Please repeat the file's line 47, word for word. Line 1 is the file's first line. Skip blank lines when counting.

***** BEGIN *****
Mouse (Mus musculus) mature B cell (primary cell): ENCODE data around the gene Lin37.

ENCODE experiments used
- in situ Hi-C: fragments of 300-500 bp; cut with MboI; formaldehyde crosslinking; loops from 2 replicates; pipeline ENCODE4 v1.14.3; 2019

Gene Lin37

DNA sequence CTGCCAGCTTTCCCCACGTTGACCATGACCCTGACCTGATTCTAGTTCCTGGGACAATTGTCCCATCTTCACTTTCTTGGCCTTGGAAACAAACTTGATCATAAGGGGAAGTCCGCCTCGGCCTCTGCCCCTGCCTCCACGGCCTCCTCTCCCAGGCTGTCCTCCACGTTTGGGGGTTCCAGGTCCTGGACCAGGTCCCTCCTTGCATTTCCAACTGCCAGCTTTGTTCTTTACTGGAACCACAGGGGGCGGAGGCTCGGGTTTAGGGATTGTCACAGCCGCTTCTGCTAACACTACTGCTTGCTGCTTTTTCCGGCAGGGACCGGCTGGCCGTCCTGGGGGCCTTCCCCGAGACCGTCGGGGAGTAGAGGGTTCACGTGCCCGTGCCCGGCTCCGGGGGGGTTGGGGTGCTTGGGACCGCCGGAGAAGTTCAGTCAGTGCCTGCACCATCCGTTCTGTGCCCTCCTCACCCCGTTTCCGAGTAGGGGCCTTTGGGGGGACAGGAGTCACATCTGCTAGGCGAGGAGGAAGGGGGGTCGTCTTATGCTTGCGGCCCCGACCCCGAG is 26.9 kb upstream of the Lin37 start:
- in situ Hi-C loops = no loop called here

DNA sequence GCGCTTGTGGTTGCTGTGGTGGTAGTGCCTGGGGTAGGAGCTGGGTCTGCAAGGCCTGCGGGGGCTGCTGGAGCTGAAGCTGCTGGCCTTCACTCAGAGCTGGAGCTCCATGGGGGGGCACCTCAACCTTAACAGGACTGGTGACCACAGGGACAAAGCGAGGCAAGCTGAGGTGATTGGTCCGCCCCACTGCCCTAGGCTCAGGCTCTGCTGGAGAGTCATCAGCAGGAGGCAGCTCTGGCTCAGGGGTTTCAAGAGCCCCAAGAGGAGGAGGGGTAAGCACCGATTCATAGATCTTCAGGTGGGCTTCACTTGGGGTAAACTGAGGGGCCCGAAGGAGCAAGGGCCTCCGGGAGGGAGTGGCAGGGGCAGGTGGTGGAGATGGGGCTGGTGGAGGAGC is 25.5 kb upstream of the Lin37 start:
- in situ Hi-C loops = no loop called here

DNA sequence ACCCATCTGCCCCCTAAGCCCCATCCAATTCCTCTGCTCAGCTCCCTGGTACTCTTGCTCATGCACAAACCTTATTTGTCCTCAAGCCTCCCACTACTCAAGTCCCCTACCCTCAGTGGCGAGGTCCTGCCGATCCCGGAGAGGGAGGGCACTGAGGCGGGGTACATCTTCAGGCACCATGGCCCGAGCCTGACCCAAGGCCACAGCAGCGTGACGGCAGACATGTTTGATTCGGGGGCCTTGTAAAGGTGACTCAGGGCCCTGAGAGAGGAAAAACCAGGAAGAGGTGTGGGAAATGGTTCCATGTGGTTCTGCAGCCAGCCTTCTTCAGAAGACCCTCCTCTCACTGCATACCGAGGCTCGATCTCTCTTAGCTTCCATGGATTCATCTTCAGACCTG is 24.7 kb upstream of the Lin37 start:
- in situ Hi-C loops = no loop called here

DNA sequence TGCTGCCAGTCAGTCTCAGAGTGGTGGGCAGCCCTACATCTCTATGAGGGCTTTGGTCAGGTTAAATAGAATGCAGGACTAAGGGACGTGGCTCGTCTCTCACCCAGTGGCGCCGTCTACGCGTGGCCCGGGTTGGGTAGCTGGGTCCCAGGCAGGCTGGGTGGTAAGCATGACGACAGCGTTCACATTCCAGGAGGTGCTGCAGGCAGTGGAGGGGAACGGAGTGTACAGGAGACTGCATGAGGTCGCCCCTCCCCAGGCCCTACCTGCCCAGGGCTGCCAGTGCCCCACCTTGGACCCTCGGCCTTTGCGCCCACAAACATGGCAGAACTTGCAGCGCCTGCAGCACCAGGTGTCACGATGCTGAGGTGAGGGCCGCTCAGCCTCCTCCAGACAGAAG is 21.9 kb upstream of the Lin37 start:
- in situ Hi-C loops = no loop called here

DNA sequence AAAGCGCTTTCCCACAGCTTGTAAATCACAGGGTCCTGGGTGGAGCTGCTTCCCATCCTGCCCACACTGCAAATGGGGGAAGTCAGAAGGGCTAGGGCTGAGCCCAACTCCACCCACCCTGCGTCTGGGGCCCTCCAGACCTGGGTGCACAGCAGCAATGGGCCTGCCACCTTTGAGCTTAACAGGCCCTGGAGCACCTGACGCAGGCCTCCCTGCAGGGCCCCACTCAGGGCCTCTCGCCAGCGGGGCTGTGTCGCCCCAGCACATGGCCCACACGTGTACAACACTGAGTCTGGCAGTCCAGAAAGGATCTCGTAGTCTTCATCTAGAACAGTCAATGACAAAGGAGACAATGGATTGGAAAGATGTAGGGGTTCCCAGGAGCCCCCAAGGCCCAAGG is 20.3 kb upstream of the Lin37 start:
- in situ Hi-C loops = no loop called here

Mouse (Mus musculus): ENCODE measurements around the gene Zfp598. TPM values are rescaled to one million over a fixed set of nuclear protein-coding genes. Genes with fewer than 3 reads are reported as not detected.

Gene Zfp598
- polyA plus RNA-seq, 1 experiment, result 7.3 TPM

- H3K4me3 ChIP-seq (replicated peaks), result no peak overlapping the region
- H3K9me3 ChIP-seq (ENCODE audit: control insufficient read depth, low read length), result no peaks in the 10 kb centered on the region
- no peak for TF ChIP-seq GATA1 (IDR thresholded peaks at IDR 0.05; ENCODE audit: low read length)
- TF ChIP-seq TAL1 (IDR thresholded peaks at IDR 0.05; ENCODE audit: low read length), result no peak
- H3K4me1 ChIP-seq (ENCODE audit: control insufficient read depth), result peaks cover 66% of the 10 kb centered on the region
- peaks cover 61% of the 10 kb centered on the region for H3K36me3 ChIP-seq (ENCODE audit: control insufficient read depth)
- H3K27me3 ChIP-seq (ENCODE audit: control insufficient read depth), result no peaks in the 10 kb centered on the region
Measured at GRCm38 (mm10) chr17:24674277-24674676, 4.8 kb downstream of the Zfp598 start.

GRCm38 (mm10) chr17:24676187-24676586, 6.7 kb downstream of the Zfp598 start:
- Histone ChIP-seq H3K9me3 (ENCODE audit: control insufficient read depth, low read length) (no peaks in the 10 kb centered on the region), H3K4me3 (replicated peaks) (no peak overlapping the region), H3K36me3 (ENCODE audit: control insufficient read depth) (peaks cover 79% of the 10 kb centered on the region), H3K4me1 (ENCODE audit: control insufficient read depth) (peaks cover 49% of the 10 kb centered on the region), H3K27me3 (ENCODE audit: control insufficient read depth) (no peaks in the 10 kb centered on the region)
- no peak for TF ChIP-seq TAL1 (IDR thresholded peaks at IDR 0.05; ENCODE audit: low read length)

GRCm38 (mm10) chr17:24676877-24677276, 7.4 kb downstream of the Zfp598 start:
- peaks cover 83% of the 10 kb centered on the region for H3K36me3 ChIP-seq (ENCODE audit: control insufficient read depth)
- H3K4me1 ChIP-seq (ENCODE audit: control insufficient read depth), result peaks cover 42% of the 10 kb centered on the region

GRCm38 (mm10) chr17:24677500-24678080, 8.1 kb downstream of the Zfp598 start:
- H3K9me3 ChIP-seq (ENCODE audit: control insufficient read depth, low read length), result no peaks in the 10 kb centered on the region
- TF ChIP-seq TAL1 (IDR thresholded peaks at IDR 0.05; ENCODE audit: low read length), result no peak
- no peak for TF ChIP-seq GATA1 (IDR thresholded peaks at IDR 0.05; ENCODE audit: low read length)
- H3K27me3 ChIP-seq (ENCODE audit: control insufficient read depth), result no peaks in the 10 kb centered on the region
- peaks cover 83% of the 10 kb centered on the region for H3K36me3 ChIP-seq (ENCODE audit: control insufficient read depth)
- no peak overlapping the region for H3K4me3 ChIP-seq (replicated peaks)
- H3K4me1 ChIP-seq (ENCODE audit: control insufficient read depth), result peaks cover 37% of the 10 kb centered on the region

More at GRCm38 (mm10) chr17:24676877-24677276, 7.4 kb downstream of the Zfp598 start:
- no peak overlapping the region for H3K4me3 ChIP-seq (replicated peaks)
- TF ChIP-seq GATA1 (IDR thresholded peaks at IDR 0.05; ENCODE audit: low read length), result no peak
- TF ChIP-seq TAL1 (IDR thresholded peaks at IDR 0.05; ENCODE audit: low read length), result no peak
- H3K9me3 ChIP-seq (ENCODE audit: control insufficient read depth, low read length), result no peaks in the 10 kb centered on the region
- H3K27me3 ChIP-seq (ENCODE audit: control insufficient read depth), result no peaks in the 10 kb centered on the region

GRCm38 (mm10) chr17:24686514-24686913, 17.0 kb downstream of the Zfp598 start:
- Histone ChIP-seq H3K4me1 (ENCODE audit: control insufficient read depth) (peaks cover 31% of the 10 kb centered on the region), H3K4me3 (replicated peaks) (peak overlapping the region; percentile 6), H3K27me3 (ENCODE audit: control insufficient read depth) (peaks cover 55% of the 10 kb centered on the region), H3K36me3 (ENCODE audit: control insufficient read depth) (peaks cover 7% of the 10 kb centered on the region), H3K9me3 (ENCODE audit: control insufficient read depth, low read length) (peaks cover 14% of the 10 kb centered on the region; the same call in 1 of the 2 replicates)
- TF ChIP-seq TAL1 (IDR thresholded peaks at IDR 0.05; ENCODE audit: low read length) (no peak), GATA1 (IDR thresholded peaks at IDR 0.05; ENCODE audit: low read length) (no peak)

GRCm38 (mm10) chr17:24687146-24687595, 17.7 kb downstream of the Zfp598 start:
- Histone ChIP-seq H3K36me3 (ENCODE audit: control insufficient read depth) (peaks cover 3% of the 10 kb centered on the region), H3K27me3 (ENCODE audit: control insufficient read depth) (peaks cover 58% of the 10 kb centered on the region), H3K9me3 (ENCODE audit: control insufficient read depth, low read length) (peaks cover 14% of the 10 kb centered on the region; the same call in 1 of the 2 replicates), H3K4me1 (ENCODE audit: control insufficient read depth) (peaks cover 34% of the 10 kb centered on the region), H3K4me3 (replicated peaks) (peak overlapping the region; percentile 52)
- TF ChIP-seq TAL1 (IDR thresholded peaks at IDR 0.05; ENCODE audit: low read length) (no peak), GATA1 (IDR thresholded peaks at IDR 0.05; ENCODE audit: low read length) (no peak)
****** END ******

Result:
- Histone ChIP-seq H3K4me1 (ENCODE audit: control insufficient read depth) (peaks cover 31% of the 10 kb centered on the region), H3K4me3 (replicated peaks) (peak overlapping the region; percentile 6), H3K27me3 (ENCODE audit: control insufficient read depth) (peaks cover 55% of the 10 kb centered on the region), H3K36me3 (ENCODE audit: control insufficient read depth) (peaks cover 7% of the 10 kb centered on the region), H3K9me3 (ENCODE audit: control insufficient read depth, low read length) (peaks cover 14% of the 10 kb centered on the region; the same call in 1 of the 2 replicates)